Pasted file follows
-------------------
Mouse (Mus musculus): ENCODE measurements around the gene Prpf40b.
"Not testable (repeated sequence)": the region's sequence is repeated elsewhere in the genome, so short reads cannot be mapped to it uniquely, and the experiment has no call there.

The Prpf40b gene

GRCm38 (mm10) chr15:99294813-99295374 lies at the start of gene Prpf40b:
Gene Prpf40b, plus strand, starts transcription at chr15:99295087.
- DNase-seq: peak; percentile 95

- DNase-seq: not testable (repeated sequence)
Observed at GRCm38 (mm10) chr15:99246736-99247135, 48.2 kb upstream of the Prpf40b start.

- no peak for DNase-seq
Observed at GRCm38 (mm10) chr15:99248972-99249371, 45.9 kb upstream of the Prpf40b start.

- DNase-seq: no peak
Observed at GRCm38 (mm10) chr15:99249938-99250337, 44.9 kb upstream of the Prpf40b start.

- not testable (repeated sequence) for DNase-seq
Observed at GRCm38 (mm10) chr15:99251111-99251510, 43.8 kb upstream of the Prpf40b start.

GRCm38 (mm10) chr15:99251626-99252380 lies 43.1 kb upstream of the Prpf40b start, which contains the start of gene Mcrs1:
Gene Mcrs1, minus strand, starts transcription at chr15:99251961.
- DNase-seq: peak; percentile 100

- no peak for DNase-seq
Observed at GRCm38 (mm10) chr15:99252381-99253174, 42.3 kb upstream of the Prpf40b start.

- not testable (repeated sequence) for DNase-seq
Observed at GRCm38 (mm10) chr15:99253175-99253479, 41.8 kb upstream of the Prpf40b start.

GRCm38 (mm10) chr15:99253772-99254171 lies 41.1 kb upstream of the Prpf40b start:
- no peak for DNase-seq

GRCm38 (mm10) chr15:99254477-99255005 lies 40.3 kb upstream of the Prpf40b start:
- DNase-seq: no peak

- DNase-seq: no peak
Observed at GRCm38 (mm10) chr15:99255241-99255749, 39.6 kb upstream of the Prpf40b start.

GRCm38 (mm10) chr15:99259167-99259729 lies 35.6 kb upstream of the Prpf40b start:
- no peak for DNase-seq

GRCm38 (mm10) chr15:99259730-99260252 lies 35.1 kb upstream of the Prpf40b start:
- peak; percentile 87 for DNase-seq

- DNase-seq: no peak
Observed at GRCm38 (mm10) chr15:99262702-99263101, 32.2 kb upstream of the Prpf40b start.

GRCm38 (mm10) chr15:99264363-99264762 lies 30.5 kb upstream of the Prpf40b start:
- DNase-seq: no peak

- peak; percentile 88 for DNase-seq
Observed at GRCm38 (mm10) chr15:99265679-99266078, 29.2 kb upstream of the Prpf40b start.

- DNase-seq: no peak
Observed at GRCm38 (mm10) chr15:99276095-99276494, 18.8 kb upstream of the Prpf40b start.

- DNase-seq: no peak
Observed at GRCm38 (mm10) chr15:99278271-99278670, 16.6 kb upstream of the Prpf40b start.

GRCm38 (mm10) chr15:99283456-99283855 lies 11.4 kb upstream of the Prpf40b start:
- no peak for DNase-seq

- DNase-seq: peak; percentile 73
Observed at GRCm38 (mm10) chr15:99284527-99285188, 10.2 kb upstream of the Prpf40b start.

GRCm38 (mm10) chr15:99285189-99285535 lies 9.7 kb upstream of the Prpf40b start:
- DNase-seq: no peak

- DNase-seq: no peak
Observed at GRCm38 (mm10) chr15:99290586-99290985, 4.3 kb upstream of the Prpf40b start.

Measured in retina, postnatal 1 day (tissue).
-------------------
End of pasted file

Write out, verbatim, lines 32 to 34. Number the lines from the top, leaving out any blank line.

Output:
- DNase-seq: no peak
Observed at GRCm38 (mm10) chr15:99262702-99263101, 32.2 kb upstream of the Prpf40b start.

GRCm38 (mm10) chr15:99264363-99264762 lies 30.5 kb upstream of the Prpf40b start: